Iron is a mineral that’s part of hemoglobin, the protein in red blood cells that transports oxygen from the lungs and throughout the body. If your body doesn’t have enough iron, it won’t get enough oxygen, and your cells (which are powered by oxygen) won’t be able to function efficiently.
“If you’re mildly low on iron, or slightly anemic, you can experience frequent fatigue, weakness and take longer to complete tasks,” says Mary Ann Skoures, M.D., a family medicine physician with Henry Ford Health. If you’re chronically or severely low on iron, it can lead to several side effects:
- a pale complexion
- shortness of breath
- brittle fingernails
- cold hands and feet
- frequent illness
- restless legs syndrome
- cravings to eat ice, clay, dirt, chalk, or paper (a condition called pica)
- an irregular heartbeat and heart palpitations
Here, Dr. Skoures shares reasons why you could be iron deficient and what to do about it.
Why You Could Be Iron Deficient
To get tested for iron deficiency, your doctor will draw blood to measure your hemoglobin levels. The normal hemoglobin range for women is about 12 to 15 grams per deciliter. For men, it’s 13.5 to 17.5 grams per deciliter. If you test below the normal range, your doctor may order an ultrasound, endoscopy, or colonoscopy to check for internal bleeding. If that’s not the cause, there are additional reasons you could be iron deficient:
- Underlying digestive issues. If you have untreated Crohn’s disease, irritable bowel syndrome, or other digestive issues, your body may not be properly absorbing nutrients, says Dr. Skoures. Crohn’s can also cause bleeding in the digestive tract, leading to a loss of iron. If you experience frequent constipation, bloating, stomach pains or loose stools, head to your doctor.
- You’re pregnant. “Your body needs twice the amount of iron to support a growing baby, so if you’re not getting enough iron, you could become deficient,” says Dr. Skoures. Pregnant women are often recommended iron supplements. If you’re pregnant, heed the advice of your doctor or midwife.
- You’re menstruating. Women who menstruate lose blood every month, so it’s not uncommon for them to be slightly anemic, especially those who have heavier menstrual periods, says Dr. Skoures.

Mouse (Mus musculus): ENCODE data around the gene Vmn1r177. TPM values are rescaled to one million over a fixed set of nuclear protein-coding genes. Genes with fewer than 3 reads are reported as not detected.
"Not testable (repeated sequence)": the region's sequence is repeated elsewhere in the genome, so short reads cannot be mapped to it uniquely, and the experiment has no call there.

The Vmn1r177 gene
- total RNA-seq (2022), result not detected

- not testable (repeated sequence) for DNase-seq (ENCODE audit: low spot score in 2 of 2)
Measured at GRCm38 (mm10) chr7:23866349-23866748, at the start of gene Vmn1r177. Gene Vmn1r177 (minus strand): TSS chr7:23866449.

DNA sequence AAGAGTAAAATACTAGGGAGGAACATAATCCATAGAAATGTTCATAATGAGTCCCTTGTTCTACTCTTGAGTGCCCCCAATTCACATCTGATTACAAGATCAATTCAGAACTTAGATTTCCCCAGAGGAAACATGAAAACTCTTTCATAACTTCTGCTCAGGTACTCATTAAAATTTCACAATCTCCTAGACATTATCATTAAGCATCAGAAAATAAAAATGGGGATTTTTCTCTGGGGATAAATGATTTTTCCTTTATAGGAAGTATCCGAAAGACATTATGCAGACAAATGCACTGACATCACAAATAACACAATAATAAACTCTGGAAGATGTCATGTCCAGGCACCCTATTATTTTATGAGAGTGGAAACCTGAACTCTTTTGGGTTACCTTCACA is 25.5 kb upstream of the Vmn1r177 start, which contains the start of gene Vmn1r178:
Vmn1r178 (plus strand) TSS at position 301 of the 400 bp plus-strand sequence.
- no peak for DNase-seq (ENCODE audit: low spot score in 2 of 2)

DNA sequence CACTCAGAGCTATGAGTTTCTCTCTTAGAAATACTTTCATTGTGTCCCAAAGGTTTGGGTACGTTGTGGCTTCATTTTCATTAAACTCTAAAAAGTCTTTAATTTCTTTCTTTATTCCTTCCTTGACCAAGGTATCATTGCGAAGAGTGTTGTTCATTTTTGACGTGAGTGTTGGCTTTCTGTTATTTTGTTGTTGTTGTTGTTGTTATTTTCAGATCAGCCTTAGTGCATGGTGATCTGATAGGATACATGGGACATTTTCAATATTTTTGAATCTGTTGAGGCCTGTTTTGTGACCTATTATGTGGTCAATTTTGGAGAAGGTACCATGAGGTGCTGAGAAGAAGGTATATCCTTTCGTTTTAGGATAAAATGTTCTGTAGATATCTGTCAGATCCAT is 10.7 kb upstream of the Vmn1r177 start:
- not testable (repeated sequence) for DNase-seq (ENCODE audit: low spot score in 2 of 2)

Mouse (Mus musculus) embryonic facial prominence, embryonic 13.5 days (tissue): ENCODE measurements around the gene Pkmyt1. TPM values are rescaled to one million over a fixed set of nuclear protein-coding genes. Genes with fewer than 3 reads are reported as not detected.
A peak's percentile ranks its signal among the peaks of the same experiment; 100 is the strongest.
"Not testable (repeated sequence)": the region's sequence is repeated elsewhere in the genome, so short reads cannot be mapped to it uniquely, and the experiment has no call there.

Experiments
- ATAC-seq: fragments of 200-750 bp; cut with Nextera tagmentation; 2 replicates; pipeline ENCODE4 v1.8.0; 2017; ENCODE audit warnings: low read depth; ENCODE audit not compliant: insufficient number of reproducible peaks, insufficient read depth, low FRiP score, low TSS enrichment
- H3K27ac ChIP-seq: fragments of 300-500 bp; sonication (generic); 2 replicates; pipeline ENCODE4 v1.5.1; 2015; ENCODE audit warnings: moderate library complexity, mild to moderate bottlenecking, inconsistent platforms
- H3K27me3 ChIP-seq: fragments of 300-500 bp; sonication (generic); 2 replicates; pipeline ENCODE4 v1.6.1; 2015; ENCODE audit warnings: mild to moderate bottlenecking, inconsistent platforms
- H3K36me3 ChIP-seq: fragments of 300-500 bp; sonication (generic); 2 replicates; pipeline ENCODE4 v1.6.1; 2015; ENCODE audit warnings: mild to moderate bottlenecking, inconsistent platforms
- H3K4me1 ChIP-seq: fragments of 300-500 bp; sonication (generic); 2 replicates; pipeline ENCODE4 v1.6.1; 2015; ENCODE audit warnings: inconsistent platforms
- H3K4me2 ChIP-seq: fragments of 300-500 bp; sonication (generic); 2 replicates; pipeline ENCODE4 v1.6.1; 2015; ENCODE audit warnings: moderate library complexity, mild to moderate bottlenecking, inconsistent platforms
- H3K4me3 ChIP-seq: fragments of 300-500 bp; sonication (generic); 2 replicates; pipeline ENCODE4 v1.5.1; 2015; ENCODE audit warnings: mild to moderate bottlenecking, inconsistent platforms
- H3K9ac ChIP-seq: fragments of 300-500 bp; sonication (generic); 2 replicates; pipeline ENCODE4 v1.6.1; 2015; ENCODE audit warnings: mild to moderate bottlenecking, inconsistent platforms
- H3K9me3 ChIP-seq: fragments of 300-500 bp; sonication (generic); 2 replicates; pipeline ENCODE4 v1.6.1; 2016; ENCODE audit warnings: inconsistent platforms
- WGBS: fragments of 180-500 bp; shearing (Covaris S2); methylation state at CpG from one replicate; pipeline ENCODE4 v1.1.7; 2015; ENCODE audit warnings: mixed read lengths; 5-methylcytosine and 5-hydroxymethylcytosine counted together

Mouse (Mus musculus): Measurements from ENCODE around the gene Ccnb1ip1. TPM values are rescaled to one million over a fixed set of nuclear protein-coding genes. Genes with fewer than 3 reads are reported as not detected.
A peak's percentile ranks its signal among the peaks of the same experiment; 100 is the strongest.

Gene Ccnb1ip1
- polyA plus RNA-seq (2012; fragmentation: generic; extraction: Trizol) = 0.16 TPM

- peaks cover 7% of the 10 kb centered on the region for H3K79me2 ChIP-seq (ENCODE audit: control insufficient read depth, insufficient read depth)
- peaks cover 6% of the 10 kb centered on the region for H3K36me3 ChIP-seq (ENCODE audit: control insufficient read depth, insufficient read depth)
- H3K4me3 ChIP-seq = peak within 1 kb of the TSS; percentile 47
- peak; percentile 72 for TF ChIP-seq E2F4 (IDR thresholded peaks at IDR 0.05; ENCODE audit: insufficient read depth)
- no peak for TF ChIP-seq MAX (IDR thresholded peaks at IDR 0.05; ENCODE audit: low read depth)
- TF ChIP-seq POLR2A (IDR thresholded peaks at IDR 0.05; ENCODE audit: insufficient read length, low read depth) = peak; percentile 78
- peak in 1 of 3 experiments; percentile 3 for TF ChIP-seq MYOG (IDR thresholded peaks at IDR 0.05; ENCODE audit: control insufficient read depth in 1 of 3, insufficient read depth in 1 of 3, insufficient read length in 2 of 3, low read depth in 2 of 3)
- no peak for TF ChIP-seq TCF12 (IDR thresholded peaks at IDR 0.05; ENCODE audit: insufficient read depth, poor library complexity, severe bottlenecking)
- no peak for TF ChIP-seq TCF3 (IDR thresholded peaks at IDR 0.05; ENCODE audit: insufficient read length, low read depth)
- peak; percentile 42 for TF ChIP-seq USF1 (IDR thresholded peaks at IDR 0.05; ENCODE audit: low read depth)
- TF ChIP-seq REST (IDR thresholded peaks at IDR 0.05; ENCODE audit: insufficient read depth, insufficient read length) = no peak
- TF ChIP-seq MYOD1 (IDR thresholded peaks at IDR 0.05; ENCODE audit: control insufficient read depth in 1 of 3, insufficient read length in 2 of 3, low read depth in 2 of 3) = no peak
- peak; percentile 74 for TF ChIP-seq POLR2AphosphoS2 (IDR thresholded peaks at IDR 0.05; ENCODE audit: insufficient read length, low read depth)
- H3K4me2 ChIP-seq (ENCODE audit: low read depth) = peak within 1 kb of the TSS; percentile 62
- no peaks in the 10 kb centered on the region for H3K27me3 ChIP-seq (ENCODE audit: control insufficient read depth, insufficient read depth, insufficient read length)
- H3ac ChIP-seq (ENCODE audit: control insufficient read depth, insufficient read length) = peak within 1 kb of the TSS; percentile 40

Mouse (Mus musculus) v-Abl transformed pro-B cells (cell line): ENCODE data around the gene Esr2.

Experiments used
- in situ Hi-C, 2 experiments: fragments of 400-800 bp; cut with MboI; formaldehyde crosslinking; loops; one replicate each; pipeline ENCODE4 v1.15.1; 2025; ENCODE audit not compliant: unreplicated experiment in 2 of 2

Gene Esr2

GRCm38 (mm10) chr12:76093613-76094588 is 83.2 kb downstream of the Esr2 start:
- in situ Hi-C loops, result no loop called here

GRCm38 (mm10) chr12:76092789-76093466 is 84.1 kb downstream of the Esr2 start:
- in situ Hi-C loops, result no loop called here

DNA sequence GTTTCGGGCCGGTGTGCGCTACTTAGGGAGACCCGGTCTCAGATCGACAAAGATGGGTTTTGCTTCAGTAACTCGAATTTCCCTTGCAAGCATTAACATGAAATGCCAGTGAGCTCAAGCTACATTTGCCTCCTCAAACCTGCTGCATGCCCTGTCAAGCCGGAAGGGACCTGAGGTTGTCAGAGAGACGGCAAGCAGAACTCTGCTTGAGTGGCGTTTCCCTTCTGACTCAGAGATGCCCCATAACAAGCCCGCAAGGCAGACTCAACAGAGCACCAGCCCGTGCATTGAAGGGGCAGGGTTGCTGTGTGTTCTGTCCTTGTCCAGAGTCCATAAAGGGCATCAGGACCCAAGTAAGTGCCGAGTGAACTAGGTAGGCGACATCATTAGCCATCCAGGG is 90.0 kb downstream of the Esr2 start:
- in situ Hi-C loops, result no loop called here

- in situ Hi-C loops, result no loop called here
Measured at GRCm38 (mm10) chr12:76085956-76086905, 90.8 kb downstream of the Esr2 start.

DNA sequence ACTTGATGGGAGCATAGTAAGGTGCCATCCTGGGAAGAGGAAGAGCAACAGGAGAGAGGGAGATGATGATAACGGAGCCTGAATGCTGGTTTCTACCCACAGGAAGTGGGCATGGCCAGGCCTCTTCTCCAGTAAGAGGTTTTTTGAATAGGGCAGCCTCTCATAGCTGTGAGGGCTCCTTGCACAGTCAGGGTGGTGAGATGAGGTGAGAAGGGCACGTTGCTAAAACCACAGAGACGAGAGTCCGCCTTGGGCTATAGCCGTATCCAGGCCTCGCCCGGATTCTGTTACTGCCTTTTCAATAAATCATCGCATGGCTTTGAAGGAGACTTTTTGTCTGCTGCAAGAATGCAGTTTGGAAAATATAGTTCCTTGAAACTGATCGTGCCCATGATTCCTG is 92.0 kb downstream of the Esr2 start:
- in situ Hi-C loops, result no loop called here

- You’re not eating the rights foods. If you’re on a meat-free diet, your body may not be getting enough iron. “Although plant sources of iron are abundant (like spinach and legumes) this type of iron, called non-heme iron, is not as easily absorbed by the body as iron from meat and fish sources, which is called heme iron,” says Dr. Skoures.
- You have a genetic form of anemia. Some types of anemia are hereditary, like sickle-cell anemia and thalassemia. Genetic forms of anemia may require long-term management under a doctor’s supervision.
What You Can Do To Absorb More Iron
If you’re experiencing worrisome symptoms, it’s always best to see your doctor first, whether for an in-person or virtual visit. Here are other ways to help increase your iron:
- Don’t eat polyphenols with iron-rich meals. Polyphenols are naturally occurring compounds found in a variety of foods like dark chocolate, red wine, berries, coffee, green tea, turmeric and more. They’re very healthy—they contain tons of antioxidants, and you should load up on them—but research suggests that if you consume polyphenols with non-heme (plant-sourced) iron, they can bind to hemoglobin and inhibit iron absorption. If you aren’t iron deficient, you don’t need to worry about this, but if you are, try having your iron-packed meals two hours after eating or drinking polyphenols.
- Eat vitamin C with iron. Conversely, vitamin C-rich foods like oranges and lemons can help increase iron absorption, which is why doctors often recommend gulping down iron supplements with a glass of orange juice, says Dr. Skoures.
- Take a supplement. While iron supplements shouldn’t replace iron-rich foods, you can try taking a supplement in addition to eating a healthy diet.
- If you’re vegan, up the amount of iron-rich plant food that you eat. Look for foods enriched with iron, and try to increase the amount of iron you get from plant sources, like spinach, lentils, chickpeas, pumpkin seeds, and fortified cereals.
To find a doctor or registered dietitian at Henry Ford, visit henryford.com or call 1-800-HENRYFORD (436-7936).
Mary Ann Skoures, M.D., is a family medicine physician with Henry Ford Health. She sees patients at Henry Ford Wyandotte Family Medicine in Allen Park.